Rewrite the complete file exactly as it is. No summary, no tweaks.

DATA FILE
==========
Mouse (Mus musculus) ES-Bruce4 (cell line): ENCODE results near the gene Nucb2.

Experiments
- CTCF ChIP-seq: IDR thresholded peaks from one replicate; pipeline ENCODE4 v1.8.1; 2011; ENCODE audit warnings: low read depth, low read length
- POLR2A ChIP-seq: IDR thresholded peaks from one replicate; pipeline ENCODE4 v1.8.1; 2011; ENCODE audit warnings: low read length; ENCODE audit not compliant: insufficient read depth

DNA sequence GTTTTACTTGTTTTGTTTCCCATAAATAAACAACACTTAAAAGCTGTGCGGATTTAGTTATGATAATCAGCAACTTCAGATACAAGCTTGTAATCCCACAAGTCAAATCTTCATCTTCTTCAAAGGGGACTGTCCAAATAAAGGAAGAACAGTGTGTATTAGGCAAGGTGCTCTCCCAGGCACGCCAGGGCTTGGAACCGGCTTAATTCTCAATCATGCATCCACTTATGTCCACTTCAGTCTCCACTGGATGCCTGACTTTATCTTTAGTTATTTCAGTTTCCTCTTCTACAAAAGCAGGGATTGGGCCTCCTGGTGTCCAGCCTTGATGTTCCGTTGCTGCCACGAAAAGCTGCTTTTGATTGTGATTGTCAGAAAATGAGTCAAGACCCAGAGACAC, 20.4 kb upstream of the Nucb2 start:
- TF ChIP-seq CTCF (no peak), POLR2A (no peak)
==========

Mouse (Mus musculus) ES-Bruce4 (cell line): ENCODE results near the gene Nucb2.

Experiments
- CTCF ChIP-seq: IDR thresholded peaks from one replicate; pipeline ENCODE4 v1.8.1; 2011; ENCODE audit warnings: low read depth, low read length
- POLR2A ChIP-seq: IDR thresholded peaks from one replicate; pipeline ENCODE4 v1.8.1; 2011; ENCODE audit warnings: low read length; ENCODE audit not compliant: insufficient read depth

DNA sequence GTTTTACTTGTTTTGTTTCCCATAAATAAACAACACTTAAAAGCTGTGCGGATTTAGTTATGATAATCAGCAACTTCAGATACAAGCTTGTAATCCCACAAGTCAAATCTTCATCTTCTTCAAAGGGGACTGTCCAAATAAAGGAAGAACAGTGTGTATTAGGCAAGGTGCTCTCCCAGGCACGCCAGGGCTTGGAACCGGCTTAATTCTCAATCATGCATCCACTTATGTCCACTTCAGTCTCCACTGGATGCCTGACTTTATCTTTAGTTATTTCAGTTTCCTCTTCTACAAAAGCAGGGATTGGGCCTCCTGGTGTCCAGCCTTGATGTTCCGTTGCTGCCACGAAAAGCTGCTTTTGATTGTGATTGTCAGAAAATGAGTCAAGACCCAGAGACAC, 20.4 kb upstream of the Nucb2 start:
- TF ChIP-seq CTCF (no peak), POLR2A (no peak)